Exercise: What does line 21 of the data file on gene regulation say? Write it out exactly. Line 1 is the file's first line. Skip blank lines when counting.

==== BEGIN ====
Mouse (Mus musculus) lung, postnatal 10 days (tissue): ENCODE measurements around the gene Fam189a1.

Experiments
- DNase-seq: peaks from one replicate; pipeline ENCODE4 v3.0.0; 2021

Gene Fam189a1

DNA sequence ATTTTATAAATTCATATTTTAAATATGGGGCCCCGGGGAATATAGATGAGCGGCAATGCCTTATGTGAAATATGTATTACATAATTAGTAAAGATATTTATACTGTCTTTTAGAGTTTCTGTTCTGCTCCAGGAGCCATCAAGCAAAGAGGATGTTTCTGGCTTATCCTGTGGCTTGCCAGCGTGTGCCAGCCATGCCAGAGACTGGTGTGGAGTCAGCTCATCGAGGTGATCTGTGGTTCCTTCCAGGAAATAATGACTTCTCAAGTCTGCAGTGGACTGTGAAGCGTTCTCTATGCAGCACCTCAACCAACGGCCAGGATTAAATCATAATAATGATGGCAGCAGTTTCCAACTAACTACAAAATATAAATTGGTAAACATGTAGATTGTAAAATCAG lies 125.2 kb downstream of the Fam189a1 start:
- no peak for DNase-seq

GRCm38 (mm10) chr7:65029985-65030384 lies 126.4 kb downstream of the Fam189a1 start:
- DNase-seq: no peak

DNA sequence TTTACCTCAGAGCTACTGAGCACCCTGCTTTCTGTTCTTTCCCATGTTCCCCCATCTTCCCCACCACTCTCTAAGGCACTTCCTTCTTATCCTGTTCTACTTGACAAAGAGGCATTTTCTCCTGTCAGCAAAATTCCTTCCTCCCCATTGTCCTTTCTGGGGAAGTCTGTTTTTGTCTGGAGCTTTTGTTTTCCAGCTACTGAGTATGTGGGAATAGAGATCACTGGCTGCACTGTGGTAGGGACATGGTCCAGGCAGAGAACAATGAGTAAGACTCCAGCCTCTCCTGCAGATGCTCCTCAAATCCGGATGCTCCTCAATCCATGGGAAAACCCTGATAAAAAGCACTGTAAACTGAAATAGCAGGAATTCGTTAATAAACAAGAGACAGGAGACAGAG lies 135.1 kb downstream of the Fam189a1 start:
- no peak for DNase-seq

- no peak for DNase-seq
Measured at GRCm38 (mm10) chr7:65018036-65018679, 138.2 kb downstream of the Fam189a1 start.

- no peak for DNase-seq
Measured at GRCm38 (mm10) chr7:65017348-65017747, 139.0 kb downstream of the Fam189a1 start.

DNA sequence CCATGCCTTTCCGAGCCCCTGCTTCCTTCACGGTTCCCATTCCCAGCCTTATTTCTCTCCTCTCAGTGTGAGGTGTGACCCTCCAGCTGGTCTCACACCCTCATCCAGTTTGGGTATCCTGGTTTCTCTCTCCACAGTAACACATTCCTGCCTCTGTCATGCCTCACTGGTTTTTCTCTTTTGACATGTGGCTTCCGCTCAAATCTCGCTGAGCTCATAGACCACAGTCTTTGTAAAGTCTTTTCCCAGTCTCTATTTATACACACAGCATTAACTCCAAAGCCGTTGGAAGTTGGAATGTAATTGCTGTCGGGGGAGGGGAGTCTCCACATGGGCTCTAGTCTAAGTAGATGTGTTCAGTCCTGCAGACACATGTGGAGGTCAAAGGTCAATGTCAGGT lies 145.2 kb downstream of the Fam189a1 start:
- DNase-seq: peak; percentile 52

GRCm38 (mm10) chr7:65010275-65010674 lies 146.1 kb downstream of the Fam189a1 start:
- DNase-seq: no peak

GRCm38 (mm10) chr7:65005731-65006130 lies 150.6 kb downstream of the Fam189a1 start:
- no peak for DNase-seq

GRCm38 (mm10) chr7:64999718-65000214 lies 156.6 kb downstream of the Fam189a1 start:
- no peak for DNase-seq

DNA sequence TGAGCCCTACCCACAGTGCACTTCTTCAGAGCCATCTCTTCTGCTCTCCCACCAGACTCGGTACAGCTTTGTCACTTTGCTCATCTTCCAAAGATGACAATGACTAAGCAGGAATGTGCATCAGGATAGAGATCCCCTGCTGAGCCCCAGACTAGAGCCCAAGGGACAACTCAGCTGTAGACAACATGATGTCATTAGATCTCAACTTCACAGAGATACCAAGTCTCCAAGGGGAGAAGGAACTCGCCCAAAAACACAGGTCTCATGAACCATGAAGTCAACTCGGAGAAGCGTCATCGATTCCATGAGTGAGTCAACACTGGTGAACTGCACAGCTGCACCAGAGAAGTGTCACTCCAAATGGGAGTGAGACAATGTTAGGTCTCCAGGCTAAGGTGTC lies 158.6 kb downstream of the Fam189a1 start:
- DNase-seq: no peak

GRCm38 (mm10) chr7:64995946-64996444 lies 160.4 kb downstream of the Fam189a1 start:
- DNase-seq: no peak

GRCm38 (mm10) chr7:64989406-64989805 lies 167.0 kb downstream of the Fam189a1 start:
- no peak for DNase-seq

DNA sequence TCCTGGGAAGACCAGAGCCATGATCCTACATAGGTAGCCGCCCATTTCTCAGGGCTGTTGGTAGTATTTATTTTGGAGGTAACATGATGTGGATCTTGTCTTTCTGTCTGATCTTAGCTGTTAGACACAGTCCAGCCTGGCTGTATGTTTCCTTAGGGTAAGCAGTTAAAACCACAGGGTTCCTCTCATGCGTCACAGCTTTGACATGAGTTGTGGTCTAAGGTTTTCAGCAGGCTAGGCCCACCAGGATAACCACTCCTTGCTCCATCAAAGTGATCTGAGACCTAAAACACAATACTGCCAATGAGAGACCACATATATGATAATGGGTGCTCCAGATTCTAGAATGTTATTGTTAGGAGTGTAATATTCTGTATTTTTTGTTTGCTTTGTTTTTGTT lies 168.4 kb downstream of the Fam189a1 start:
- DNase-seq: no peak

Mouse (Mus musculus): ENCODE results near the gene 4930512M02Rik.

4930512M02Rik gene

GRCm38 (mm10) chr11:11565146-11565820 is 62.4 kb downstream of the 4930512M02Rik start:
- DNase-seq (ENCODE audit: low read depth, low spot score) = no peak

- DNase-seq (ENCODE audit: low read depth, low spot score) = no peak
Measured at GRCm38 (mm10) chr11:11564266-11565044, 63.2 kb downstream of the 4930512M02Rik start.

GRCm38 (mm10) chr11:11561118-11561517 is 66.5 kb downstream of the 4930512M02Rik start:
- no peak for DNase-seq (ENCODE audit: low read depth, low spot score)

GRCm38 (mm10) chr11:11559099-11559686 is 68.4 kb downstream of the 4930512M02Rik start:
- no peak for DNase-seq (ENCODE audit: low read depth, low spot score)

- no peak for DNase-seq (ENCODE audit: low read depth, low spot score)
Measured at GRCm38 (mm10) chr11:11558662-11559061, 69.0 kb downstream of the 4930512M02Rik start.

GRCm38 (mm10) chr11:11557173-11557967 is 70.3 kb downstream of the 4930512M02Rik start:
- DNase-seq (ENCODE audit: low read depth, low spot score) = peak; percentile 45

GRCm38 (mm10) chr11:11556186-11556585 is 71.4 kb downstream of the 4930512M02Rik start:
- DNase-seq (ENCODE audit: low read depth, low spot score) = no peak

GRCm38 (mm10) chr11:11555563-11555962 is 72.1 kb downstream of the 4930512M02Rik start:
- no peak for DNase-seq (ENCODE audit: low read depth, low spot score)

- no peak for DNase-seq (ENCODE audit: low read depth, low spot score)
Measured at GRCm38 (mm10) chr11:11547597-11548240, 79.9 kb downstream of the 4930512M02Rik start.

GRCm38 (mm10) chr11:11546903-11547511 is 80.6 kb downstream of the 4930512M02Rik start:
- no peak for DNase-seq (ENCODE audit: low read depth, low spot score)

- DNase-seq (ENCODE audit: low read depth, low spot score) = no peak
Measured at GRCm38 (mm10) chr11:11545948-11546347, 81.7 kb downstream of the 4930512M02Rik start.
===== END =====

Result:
GRCm38 (mm10) chr7:64999718-65000214 lies 156.6 kb downstream of the Fam189a1 start: